Results of a new experimental study determine that a one-off dose of ketamine could enable heavy drinkers to reduce their alcohol intake by ‘erasing’ drink-related memories.
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Effective treatment for alcohol addiction needed
Psychologists at University College London have been conducting a study investigating the impact of a one-off dose of ketamine on heavy drinkers who are attempting to cut down their alcohol consumption. The team is aiming to develop an effective treatment for alcohol addiction, which is difficult to treat and for which there are limited effective treatment options available.
The study, published in Nature Communications, reveals that just one dose of ketamine is effective at decreasing drinkers’ urge to consume alcohol through ‘erasing’ drink-related memories. They observed that this effect led to a prolonged decrease in alcohol consumption over the nine months the heavy drinkers were observed for.
The researchers are optimistic that simple treatment may assist heavy drinkers in reducing their alcohol intake long-term.
Alcohol hijacks the brain’s reward-learning system
Alcohol addiction is difficult to treat because of the way it impacts the brain. The drug exploits the brain’s neural circuitry responsible for the reward-learning system, resulting in environmental factors acting as triggers, enhancing the desire to take the drug. In this way, the brain develops maladaptive reward memories that are difficult to forget, but erasing these memories is crucial to long-term improvement in drinking behaviors.
Ketamine prevents brain from re-establishing drinking memories
The experimental study looked at a group of 90 people who all presented harmful drinking behaviors but had no diagnosis of alcohol use disorder. During the study, participants were given a glass of beer, which was their preferred drink, and were told they would be able to drink it at the end of the task. The task involved looking at images of alcohol and rating their current urge to drink.
In rating their anticipated pleasure of drinking the beer, participants were accessing their reward memories related to drinking beer. On the first day, participants were allowed to drink the beer, but on the second day, researchers removed it unexpectedly, resulting in the destabilization of a retrieved reward memory.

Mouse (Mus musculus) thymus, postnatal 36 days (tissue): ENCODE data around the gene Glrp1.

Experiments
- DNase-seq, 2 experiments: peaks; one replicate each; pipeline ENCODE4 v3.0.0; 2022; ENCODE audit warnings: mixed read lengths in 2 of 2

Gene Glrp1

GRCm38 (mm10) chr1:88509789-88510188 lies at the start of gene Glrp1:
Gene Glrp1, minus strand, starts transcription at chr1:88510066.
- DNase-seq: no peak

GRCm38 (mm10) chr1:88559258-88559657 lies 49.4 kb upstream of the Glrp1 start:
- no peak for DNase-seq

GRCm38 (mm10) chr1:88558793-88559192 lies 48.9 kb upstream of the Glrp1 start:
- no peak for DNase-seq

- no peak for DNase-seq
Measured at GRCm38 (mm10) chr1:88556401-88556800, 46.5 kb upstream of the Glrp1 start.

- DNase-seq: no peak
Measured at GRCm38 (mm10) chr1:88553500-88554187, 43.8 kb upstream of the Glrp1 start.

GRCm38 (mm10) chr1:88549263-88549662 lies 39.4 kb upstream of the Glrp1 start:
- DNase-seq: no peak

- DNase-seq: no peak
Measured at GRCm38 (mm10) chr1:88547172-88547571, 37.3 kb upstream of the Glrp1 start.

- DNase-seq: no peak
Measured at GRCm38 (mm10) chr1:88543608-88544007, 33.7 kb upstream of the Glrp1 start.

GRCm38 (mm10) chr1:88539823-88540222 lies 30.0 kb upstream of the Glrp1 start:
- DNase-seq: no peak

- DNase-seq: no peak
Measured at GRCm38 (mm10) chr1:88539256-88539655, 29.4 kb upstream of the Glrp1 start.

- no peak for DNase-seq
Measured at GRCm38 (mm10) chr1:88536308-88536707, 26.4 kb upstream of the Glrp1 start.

In one group of participants, ketamine was administered to prevent the brain from re-stabilizing the memory, which is the active process the brain goes through after destabilization.
Ten days later, participants who were in the group who had been given ketamine combined with memory retrieval demonstrated a marked decrease in their desire to drink, resulting in consuming less alcohol over the ten days than the other experimental groups.
After nine months, participants in the ketamine plus memory retrieval task group had significantly decreased their alcohol consumption by half and had significantly reduced the number of days on which they consumed alcohol.
Of the other two groups, the one had been given a placebo, and the memory task had not significantly reduced their alcohol consumption, those who had been given just ketamine reduced alcohol consumption, but less so than the ketamine + memory retrieval group, and they did not reduce the number of days that they drank.
Blood tests revealed that the treatment was most effective in those who had the ketamine readily available in their blood, suggesting that higher doses might be even more effective.
Clinical trial required before therapy can be made available
The study showed that ketamine combined with the memory retrieval task might provide a simple, accessible, and cheap way to reduce drinking in those with alcohol problems effectively. The researchers also suggest that it has the potential to be developed to treat other substance addictions.
However, given that this was an experimental study rather than a clinical trial, much more research would need to be conducted before a clinically available therapy could be made available.
One shot of ketamine could reduce problem drinking. Eurekalert.